It was good to hear about the proposed improvements in the standard of ‘Council Houses’: I gather that they are going to be more ‘roomy’ in future… and include lavatories both upstairs and downstairs. It is grand to hear of these proposals, Jess. I know it is not world-shattering news, but there have been a number of similar small news items lately and they give the impression that our affairs are now being directed by people with a little vision and some appreciation of the former squalor of working-class homes. It is no doubt true that we have a right to expect these improvements from a Socialist Government… but after so many years of governmental deception and political trickery, I think I had become slightly cynical and more or less prepared for a continuation of the old game… with perhaps a few half-hearted attempts by the socialists to implement their promises.

But my pessimism is being confounded, and I feel very happy about it. Similarly, my opinion of Attlee was wrong. He seems to have picked a fine team for his government, and is proving a lion in sheep’s clothing, so far as the Tories are concerned. It is rather interesting to compare his speeches with those of Churchill. They don’t tingle one’s blood or arouse one’s patriotic fervour, but how fresh and clean they seem to be. As a physical background to Churchill’s pronouncements, I can imagine a deeply carpeted room, overflowing with opulence and reeking of cigars and well-being, and with walls adorned with the usual evidence of wealth – the hunting trophies and stuffed animal-heads of the ‘pukka-sahib’. But with Attlee, I visualise a light airy room, bathed in sunlight and equipped with chromium furniture and flowers:- lots of colour – but no ostentation. I suppose this is a psychological picture – maybe a bit wishful thinking – but it is my own reaction to Churchill’s habit of appealing to one’s heart – and Attlee’s of appealing to one’s head.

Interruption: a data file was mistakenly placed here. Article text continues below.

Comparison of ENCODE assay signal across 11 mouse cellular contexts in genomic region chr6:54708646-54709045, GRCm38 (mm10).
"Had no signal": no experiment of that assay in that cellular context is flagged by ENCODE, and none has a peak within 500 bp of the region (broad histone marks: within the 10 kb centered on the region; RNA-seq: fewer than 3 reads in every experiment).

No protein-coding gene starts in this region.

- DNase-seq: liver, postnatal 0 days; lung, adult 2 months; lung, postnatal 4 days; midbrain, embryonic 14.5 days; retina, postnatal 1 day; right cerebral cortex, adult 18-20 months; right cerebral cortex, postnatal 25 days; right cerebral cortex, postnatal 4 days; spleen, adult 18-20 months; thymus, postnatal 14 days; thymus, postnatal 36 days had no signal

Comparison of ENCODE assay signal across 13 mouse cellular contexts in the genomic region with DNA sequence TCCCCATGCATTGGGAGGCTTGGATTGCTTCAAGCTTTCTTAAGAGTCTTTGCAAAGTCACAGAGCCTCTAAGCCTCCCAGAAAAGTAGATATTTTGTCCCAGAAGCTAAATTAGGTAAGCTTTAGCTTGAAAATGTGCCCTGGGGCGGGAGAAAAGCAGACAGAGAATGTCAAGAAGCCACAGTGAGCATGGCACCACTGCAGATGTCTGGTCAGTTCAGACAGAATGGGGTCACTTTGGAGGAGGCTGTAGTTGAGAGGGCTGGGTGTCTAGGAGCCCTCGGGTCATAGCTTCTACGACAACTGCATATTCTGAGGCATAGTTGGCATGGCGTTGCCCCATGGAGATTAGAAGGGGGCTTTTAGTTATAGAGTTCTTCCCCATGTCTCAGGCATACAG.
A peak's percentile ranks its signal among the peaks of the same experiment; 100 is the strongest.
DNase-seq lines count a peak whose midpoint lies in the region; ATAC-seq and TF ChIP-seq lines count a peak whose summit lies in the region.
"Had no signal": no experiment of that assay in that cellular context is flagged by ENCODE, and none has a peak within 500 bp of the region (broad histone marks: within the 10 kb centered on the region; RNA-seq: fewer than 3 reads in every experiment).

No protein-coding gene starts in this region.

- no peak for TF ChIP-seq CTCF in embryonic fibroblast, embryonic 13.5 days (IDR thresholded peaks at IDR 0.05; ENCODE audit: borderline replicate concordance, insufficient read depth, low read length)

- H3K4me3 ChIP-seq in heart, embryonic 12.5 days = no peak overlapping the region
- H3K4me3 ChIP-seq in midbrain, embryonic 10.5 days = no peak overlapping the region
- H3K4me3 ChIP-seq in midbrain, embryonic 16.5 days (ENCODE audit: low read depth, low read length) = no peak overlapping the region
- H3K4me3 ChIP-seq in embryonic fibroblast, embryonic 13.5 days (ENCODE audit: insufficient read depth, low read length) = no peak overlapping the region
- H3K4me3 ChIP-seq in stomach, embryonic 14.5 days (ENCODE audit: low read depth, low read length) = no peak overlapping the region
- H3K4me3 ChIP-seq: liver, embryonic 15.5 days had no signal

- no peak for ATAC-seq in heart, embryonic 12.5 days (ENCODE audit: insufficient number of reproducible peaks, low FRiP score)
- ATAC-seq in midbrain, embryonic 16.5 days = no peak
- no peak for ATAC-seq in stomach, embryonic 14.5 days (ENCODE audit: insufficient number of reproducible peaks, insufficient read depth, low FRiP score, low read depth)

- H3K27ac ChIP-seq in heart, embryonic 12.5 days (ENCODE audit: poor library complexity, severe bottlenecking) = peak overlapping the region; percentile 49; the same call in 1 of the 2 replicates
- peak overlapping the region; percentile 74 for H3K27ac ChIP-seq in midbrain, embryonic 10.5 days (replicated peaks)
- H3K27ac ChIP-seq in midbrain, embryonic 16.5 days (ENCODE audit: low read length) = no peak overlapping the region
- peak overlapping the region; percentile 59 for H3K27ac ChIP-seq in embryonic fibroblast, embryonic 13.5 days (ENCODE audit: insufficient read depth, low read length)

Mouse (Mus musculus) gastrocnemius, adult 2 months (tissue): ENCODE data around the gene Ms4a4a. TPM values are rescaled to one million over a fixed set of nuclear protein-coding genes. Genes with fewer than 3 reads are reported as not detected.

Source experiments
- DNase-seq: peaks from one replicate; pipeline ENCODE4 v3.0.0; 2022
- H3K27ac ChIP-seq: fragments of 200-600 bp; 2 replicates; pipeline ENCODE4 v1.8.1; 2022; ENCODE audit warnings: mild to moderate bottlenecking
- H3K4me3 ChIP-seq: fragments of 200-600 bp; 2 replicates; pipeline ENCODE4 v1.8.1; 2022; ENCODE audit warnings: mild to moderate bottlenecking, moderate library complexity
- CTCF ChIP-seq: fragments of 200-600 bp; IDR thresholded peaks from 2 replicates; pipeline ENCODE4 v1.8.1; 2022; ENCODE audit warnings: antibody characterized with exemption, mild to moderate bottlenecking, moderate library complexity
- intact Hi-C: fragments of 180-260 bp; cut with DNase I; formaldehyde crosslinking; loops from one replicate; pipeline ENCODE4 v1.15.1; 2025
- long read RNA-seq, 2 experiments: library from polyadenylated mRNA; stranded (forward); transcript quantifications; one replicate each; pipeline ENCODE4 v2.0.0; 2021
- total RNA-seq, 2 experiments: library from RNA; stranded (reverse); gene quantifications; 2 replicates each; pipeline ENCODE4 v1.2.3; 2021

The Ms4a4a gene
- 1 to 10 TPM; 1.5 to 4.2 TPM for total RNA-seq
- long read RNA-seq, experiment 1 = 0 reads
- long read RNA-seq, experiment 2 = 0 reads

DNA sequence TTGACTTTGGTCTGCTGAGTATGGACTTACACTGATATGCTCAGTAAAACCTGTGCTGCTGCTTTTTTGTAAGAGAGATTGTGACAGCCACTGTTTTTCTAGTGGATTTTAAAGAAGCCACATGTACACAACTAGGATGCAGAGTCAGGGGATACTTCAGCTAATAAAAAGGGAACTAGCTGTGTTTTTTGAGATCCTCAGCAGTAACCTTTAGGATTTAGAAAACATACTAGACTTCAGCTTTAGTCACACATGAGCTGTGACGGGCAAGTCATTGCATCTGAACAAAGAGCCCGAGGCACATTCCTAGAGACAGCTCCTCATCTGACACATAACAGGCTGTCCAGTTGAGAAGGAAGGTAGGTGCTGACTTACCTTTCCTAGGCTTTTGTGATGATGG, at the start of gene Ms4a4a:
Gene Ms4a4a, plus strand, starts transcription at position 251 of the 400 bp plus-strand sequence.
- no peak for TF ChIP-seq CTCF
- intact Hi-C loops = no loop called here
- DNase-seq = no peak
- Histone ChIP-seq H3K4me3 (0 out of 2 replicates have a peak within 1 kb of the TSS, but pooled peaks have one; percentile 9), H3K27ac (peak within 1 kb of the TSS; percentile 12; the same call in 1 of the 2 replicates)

Jess – I want you to pay attention to this: it’s important. I have just been listening to a breathtaking piece of music: it was part of a piano concert – (I believe). It was so good that I had to stop writing to you to listen to it. When it was over, the announcer said something in a foreign lingo, but I know he said the music was by Cesar Franck – and something about ‘Sinfony’. I couldn’t get any more of the announcement, but we have at least a clue – and I mean to follow it up soon. Will you make a note of this, darling: it is not convenient for me to keep notes here: Likewise, don’t forget the two pieces I mentioned earlier – i.e. Tchaikovsky’s March Slav (op 31?) – and Clive Richardson’s “London Fantasia”. We might be able to afford a few gramophone records when I become a civvy.

That’s all for tonight, my love…
Not many more lonely good-nights –
Au revoir – my sweet heart
Always – Your Trevy